Lavish and Squalor, Queen St (top photo)

Popular-taste isn’t what it used to be – and in a great many ways this is a good thing. More and more diversity of flavours and aesthetics, even in something like street-level retail, can often serve to make life more visually entertaining, at very least – even if the offered array does not personally appeal.

But every so often a particular cultural demographic coalesces in a strong way which is still (thankfully) beyond the ability of the marketing gods to artificially create – and when it’s especially cool and interesting, it even defies many corporate bids for cooption, because it’s very character is other-than big-market impersonal and mass-production.

I remain very fond of the darkling theme – which had prominent early beats in early sci-fi (Bradbury!) the comic strip and later television series of the Addams family, and was developed much further in the eighties pre-goth (but only because not yet so-named) era. Neil Gaiman, Tim Burton and Guillermo Del Toro are all bright lights here – proving this subculture vital to this day.

But I have to hand it to the hipsters – they really have got something very funky going – and not only are they launching some ridiculously cool businesses of their own, they are also keeping a lot of old retail traditions alive, that looked to be utterly doomed, just a few years ago. New growth in fallow fields!

Junction of old and new

Barbershops are an oft-discussed beneficiary (even beard treatments and scalp massages are making a big comeback) – but there are also fantastic used book shops, and a myriad of places which are somewhere in-between junk-shops and antique stores (without the boutique pricing) which have started to pop-up again, after decades of slow-decline.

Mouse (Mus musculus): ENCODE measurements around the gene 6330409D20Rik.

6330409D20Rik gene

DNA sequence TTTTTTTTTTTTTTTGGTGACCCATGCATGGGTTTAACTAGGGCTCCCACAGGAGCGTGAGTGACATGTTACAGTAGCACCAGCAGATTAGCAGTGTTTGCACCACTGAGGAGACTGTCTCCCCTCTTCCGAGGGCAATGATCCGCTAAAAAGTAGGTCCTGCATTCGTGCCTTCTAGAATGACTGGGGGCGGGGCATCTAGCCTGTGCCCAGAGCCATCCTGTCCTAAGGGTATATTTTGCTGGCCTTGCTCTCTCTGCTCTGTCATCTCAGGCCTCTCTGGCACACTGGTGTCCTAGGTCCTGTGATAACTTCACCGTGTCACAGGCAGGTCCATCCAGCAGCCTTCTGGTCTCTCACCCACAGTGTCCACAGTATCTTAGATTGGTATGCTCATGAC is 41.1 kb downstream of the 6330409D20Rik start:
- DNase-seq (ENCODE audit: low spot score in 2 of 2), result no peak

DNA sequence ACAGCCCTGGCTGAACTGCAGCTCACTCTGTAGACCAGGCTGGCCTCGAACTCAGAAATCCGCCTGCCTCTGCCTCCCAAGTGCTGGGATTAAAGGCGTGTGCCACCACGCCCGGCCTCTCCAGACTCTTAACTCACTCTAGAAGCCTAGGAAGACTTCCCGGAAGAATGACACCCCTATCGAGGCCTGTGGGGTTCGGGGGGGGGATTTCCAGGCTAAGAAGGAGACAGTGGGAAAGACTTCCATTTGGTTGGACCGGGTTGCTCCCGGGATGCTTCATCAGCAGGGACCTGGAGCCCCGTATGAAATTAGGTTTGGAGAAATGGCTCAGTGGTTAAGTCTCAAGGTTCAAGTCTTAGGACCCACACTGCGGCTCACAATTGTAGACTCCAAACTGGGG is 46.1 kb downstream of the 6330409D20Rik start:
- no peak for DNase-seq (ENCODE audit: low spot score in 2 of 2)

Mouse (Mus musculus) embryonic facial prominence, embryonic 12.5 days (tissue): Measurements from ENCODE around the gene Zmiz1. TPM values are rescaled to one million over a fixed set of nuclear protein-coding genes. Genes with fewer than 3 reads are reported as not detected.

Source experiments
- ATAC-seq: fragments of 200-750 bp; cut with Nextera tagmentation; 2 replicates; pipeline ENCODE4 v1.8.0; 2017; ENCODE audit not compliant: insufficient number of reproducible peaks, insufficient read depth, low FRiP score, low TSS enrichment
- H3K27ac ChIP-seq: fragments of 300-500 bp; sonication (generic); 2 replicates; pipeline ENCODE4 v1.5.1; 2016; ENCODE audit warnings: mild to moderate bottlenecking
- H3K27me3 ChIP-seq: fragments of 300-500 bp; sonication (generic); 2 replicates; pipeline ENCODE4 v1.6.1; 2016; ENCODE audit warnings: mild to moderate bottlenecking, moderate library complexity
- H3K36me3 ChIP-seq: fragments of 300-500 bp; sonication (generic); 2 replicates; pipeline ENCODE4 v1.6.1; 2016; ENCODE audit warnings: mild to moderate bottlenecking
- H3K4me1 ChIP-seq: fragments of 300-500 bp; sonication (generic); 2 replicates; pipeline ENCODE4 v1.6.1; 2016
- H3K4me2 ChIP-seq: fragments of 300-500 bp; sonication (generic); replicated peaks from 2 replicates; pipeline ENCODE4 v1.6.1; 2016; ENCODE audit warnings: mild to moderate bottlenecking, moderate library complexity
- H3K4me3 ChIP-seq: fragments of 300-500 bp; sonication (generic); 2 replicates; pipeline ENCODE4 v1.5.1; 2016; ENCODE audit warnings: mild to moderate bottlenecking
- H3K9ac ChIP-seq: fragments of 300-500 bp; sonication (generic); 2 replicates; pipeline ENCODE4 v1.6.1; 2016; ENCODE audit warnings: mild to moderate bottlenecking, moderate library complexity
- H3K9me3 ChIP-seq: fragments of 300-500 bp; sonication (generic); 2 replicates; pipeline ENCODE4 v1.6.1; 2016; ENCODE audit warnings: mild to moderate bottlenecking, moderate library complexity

Naturally, areas which are still comparatively affordable see the most vital activity – the Junction triangle is especially nifty lately – enjoying a veritable hipster renaissance – but for the daring even Queen St – despite it’s now terrifying rents, justifies the risk by virtue of splendid (destination) street-traffic.

All over town now, in odd pockets, we find custom bicycle makers – hat stores and haberdasheries resurgent – wild new high-design furniture from traditional-joinery carpenters, or even a hammer and tong metalsmith – galleries for fine original photography – in fact, more independent street-level galleries of every sort – all lead by a vanguard of wildly eccentric cafes and restaurants.  Food and clothing and art, all with the human touch.

Things made not simply for blind unthinking consumption, but for savouring.

Enjoying simple pleasure in life is incredibly important stuff, under-discussed, especially in still weirdly sanctimonious and puritanical North America – where we’ve somehow contrived it so that even the atheists think everyone else’s ongoing sin is designed most especially to vex them, personally.

It has to be chill-time at least some of the time. Strong action comes not from pyrrhic exhaustion, but stillness!

Definitely an emporium

Read those poems aloud. Play frisbee. Take that trip by bike, or on foot.
Oil that beard! Enjoy that soothing aromatic bubble-bath!

And take your time with my Americano – no problem, I really do like the local artist you’re exhibiting this month – and in any case, I haven’t yet finished picking out my penny-candy!

Standardized cheap and speedy is for soulless machines.

Laughable at times? Well sure they are, that is an inevitable function of youth (and let’s face-it, we all know they’re far less ridiculous than most of their elders were, on the grand scale).

But I vote hipster-YES – emphatically, every time!
What you do AND how you do it.
Smiling and open wins anyhow. Add that little bit of style – and suddenly it also swings and giggles.

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